You may be a student or a parent whose child wants to go to college. However, you might be worried about him getting into the top schools and the financial responsibilities of the studies. Read more about the top schools in this link.

Today, the average borrower graduates with a debt of $25,000 or more. You want to know this since there are things to worry about, such as the price tag. Tuition fees rise every year, and you find yourself or your kid burdened with debt. Some presidents took action and made specific plans to combat the rising student debts and college costs.

Know that every dollar that goes on a loan should go to lesser priorities like having children, buying a house, getting a car, or starting a family. Most of these costs a lot of money, and you might be in a tight spot if it takes a few years before you can repay anything. To avoid this, here are some tips that can be helpful for you.

1. Don’t Take an Excessive Amount of Loan

Calculate and have a ballpark estimate of the total debt you’re in when you graduate from school. Use sites like Glassdoor, pay scale, or salary.com to get more information about the expected salary for your future job. Ideally, you should be paying only at least 10% every month on the loan when you’re getting your monthly salary. More about figuring your salary in this web address: https://time.com/5383303/salary-ask-for-market-worth/.

If you’re always finding yourself paying about 15% of the gross income to the debts, you might be struggling with your lifestyle, and there may be a need to work two jobs to pay back everything. It’s best to go into a deeper analysis of your budget and see how much you can save. This includes the tax benefits, the amount your relatives can help you with, and emergency expenses because life can change instantly.

2. Free Money Can be Everywhere

In college, free money can mean grants and scholarships that you won’t eventually need to pay back. Various sites may offer free scholarships, and they can fund almost 30% of the costs. Many students may start figuring out how they will pay for their tuition until the spring of senior years, and at this time, they have missed most of the deadlines given by private institutions and universities.

It’s possible to win scholarships even if you’re currently in elementary school. Spelling bee competitions, athletics, and others may grant scholarships based on merit. You might also want to check with your family’s employers for scholarships for their children.

However, it’s best if you don’t expect too much and be optimistic when it comes to grants. According to statistics, only about one in eight students get a scholarship from various programs. The amount covered each year is roughly $2,800, and this is not enough to cover tuition in many colleges.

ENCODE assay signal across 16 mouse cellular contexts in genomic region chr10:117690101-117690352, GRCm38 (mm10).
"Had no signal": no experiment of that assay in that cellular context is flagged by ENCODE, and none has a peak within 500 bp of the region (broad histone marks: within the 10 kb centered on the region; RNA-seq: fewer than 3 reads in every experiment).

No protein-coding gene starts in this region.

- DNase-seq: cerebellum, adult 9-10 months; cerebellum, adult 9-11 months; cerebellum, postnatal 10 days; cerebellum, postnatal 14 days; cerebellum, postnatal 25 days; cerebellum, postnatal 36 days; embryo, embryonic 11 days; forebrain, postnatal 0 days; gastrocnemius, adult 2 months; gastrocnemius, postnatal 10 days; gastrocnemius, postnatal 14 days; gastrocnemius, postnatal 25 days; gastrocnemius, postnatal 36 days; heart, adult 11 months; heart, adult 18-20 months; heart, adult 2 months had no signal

3. Get Federal Loans whenever Possible

If you need to borrow, there are FAFSA or Free Application for Federal Student Aid available for you. With this info alone, the college’s department can help you identify work-study conditions, loans, and grants where you might be eligible. Some schools can even offer you a financial package, and you need to fill up the forms.

Federal loans for undergraduates may be advantageous because the interest rate is usually lower. There’s also an option for you to refinance undergraduate student loans through the help of firms afterward if you find a lower rate. With this said, there are two kinds of loans available to many people: subsidized and unsubsidized ones.

Some companies have decided to drop the interest rate from 7.9% to only 5.41% when comparing several options. This can be a huge help, and sometimes, these figures are closing the gap between federal loans and private lenders. If the rates are going up, know that they will only apply to those debts that one will take in the next year.

In a federal loan, there’s also a deferment period to know about. After graduation, most borrowers will be given about six months to get a job before repayment. On the other hand, private institutions may need you to repay these immediately, and there’s a need for a co-signer.

4. Private Lenders Can be an Option

When you’ve already maximized your private loans, this is the time when you can consider a private lender. They can bridge the gap to your other financial needs and make sure that you’re going to graduate on time.

It can be hard when it comes to comparing the upfront pricing of private lenders. However, you may want to look for those that are offering fixed rates and provide at least a 15-year repayment term, so everything won’t be challenging when you’re in the process of repaying them. Look for options online, and make sure to use a calculator.